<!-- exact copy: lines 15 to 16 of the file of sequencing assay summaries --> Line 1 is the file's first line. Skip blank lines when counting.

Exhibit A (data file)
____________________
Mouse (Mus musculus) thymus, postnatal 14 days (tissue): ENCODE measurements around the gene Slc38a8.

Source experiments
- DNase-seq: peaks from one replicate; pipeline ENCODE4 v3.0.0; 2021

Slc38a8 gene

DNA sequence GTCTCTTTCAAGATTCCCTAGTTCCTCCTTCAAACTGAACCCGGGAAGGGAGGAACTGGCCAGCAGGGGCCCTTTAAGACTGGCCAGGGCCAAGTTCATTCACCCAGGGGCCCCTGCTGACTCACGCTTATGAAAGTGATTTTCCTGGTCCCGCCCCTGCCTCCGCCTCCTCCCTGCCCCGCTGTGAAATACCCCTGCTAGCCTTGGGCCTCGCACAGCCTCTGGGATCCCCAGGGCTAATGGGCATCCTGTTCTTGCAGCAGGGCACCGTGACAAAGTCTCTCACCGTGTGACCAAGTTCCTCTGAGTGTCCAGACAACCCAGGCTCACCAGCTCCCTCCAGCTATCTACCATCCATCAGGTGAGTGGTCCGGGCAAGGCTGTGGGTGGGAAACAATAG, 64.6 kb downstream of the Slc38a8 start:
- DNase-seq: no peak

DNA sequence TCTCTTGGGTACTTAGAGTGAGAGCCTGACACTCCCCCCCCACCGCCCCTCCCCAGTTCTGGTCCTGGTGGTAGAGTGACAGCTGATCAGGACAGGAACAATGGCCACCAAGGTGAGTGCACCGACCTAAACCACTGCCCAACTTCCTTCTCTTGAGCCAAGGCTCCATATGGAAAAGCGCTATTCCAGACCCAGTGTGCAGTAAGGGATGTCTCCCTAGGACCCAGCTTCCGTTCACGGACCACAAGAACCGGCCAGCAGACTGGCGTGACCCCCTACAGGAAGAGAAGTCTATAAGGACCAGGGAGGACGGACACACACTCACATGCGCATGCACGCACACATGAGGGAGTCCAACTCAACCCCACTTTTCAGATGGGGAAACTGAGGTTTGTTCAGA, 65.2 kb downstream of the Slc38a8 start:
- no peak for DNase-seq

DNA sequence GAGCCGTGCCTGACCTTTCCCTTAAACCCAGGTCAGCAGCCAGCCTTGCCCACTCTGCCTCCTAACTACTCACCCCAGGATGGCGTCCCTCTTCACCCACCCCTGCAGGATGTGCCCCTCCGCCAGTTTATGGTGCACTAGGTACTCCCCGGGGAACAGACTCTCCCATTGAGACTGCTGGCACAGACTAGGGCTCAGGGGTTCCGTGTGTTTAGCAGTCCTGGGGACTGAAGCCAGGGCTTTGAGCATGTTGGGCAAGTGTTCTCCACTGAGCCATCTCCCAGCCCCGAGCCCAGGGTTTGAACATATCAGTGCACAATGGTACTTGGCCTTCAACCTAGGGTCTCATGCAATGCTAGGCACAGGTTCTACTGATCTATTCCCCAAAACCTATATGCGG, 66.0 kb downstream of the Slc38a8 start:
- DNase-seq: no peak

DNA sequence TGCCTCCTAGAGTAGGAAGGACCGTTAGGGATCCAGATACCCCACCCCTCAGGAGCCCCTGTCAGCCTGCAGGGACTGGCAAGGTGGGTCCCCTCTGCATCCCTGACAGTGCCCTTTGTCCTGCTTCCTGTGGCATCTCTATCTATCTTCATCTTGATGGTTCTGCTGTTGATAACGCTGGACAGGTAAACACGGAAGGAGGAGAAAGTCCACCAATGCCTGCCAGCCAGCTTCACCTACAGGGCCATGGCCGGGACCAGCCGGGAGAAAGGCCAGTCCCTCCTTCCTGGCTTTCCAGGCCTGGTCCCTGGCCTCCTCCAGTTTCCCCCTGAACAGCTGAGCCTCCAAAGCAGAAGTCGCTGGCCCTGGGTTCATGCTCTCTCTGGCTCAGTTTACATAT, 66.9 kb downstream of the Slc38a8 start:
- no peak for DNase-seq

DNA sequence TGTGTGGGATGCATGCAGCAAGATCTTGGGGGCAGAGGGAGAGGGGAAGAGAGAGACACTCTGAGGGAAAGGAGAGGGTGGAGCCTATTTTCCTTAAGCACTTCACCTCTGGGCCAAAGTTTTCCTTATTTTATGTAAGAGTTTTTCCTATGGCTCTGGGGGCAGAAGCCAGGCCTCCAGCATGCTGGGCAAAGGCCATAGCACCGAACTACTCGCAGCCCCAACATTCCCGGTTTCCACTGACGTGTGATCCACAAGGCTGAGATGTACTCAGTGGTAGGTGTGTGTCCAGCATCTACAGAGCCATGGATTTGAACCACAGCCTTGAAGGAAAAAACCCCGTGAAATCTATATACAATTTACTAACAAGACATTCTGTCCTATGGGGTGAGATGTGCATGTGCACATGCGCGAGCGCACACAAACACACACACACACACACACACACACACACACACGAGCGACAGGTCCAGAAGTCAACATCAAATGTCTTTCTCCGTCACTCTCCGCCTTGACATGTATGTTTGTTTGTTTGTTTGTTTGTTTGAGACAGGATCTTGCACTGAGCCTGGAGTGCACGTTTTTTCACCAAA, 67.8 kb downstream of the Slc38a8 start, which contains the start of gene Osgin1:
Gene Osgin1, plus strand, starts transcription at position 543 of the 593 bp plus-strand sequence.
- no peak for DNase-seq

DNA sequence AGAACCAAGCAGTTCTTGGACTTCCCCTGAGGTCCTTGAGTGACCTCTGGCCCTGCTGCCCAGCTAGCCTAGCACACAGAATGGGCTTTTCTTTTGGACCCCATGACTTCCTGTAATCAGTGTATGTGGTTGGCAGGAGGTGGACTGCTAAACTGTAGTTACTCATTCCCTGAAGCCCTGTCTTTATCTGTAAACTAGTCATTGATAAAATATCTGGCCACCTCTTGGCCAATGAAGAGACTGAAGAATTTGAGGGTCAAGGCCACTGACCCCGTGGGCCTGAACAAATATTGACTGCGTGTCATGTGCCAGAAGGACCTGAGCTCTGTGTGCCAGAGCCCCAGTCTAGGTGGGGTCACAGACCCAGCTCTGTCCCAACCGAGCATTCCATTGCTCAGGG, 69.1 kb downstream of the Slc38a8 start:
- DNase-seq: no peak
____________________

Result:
- no peak for DNase-seq

DNA sequence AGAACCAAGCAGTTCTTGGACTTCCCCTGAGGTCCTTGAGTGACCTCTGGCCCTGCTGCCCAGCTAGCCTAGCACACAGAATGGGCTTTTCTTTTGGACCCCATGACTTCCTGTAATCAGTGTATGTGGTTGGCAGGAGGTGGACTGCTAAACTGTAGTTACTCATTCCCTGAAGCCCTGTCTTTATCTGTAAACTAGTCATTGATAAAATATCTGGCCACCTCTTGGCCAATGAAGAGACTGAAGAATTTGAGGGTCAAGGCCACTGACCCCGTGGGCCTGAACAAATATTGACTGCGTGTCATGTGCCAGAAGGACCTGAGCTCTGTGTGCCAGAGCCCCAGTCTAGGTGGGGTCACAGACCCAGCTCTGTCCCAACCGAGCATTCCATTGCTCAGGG, 69.1 kb downstream of the Slc38a8 start: